Why Hong Kong skyscrapers appear to fall while travelling in city tram
A new study of rider experiences on the Hong Kong Peak Tram, a popular tourist attraction, shows that specific features of the environment can dominate our perception of verticality, making skyscrapers appear to fall.
Washington: A new study of rider experiences on the Hong Kong Peak Tram, a popular tourist attraction, shows that specific features of the environment can dominate our perception of verticality, making skyscrapers appear to fall.
The Hong Kong Peak Tram to Victoria Peak is a popular way to survey the Hong Kong skyline and millions of people ride the tram every year.
"On one trip, I noticed that the city`s skyscrapers next to the tram started to appear very tilted, as if they were falling, which anyone with common sense knows is impossible," lead researcher Chia-huei Tseng of the University of Hong Kong, said.
The illusion was perplexing because, in contrast with most illusions studied in the laboratory, observers have complete access to visual cues from the outside world through the tram`s open windows.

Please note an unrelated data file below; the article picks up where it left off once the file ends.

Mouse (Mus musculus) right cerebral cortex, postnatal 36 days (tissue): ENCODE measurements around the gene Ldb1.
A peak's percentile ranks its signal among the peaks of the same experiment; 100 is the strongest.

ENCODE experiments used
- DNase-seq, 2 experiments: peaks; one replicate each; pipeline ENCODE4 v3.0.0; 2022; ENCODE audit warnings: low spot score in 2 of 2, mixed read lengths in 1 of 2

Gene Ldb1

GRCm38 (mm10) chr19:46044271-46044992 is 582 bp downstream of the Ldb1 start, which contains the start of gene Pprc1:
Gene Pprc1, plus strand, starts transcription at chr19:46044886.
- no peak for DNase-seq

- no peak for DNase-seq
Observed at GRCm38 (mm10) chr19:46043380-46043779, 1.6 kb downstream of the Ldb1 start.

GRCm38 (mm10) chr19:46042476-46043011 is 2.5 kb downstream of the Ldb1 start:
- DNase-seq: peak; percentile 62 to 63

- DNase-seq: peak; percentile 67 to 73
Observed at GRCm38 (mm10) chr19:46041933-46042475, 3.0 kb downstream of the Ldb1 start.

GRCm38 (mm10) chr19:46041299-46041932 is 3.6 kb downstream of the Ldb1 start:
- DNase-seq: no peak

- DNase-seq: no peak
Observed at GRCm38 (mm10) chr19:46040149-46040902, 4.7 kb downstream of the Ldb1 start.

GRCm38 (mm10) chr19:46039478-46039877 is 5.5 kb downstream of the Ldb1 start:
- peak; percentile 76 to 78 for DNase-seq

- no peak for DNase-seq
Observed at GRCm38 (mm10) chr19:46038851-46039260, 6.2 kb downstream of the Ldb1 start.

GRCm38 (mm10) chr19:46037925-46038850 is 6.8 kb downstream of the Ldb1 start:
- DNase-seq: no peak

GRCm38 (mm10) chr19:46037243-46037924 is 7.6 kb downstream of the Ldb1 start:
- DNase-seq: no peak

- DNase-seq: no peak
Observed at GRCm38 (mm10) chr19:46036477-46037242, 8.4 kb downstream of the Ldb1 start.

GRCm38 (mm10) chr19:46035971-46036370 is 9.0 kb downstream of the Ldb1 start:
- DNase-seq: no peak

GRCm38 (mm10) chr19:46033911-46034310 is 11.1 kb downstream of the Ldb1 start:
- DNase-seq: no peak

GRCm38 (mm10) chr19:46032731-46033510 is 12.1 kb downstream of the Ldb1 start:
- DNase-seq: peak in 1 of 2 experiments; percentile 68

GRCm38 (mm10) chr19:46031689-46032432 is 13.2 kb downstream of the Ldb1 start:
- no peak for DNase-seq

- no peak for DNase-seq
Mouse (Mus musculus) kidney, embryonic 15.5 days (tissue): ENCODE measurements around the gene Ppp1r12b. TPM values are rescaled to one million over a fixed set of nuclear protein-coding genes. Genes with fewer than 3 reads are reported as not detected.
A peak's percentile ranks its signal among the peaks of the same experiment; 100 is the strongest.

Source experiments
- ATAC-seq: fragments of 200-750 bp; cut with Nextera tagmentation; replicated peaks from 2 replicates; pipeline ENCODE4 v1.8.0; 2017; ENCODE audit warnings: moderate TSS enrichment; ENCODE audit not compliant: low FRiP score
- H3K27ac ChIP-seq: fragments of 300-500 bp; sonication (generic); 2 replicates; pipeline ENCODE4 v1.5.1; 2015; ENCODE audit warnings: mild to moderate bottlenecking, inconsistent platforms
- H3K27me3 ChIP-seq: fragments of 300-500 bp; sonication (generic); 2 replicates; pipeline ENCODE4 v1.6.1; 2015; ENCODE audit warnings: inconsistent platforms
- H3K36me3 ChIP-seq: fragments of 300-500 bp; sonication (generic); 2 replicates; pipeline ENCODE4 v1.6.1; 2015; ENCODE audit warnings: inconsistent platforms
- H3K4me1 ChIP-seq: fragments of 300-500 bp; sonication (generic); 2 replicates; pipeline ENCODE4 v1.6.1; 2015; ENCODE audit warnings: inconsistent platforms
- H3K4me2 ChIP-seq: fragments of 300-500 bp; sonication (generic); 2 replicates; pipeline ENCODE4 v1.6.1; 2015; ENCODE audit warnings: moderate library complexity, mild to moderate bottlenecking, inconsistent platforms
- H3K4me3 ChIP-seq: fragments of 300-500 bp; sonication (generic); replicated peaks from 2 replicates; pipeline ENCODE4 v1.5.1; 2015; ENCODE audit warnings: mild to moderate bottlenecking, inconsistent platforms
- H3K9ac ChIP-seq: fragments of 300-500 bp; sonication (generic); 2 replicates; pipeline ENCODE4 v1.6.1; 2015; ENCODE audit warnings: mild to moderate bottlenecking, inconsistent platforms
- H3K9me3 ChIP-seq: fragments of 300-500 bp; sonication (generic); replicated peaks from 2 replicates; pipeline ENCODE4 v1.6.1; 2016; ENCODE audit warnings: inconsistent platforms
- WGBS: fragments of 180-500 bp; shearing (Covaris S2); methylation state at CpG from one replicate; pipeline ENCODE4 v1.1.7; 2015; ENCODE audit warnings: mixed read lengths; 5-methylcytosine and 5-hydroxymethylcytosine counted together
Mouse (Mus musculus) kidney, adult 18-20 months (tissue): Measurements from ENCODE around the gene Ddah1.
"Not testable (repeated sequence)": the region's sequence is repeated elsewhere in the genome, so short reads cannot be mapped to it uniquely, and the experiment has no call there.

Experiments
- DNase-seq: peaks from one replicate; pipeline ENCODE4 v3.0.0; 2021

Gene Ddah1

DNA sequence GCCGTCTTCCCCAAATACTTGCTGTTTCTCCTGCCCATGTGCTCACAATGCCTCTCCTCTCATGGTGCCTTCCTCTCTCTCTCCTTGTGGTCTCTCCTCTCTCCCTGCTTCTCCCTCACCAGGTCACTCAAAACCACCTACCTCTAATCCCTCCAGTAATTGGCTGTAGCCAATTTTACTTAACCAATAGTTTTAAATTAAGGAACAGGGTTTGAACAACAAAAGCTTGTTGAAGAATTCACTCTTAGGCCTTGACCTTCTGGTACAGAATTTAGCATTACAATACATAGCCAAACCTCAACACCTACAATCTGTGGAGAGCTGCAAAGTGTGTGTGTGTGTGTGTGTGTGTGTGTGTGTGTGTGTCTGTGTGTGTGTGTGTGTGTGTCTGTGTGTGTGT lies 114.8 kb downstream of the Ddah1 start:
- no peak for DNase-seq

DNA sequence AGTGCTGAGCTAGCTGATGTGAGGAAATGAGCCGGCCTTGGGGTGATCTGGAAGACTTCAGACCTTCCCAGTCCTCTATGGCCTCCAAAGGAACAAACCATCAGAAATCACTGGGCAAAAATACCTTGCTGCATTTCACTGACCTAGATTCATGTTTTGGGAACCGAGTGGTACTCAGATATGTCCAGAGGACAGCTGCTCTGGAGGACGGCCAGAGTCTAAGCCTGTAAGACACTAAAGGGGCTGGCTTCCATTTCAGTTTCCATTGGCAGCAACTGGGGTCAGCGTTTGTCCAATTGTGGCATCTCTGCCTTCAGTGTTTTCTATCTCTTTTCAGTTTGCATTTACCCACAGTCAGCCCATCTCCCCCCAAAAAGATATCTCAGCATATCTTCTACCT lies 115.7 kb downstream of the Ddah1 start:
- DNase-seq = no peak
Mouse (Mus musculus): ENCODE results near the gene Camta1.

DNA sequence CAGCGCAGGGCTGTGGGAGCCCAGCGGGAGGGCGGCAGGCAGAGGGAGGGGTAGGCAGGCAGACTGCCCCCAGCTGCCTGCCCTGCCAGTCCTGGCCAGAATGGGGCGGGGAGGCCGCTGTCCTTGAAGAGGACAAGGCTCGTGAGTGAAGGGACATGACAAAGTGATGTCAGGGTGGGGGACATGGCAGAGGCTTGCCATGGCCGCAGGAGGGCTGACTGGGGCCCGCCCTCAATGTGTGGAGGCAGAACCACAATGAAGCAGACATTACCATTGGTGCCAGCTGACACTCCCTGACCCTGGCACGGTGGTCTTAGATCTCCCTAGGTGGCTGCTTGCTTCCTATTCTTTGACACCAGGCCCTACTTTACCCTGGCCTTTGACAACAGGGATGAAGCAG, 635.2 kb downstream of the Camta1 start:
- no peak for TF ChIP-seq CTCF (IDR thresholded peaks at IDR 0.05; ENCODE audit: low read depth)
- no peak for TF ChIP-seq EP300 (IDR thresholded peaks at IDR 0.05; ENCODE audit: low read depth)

Exploring the illusion under various conditions, Tseng and colleagues found that the perceived, or illusory, tilt was greatest on night-time rides, perhaps a result of the relative absence of visual-orientation cues or a heightened sense of enclosure at night.
Enhancing the tilted frame of reference within the tram car - indicated by features like oblique window frames, beams, floor, and lighting fixtures - makes the true vertical of the high rises seem to tilt in the opposite direction.
The illusion was significantly reduced by obscuring the window frame and other reference cues inside the tram car, by using wedges to adjust observers` position, and by having them stand during the tram ride.
But no single modification was sufficient to eliminate the illusion.
"Our findings demonstrate that signals from all the senses must be consonant with each other to abolish the tilt illusion," the researchers wrote.
The study is published in Psychological Science, a journal of the Association for Psychological Science.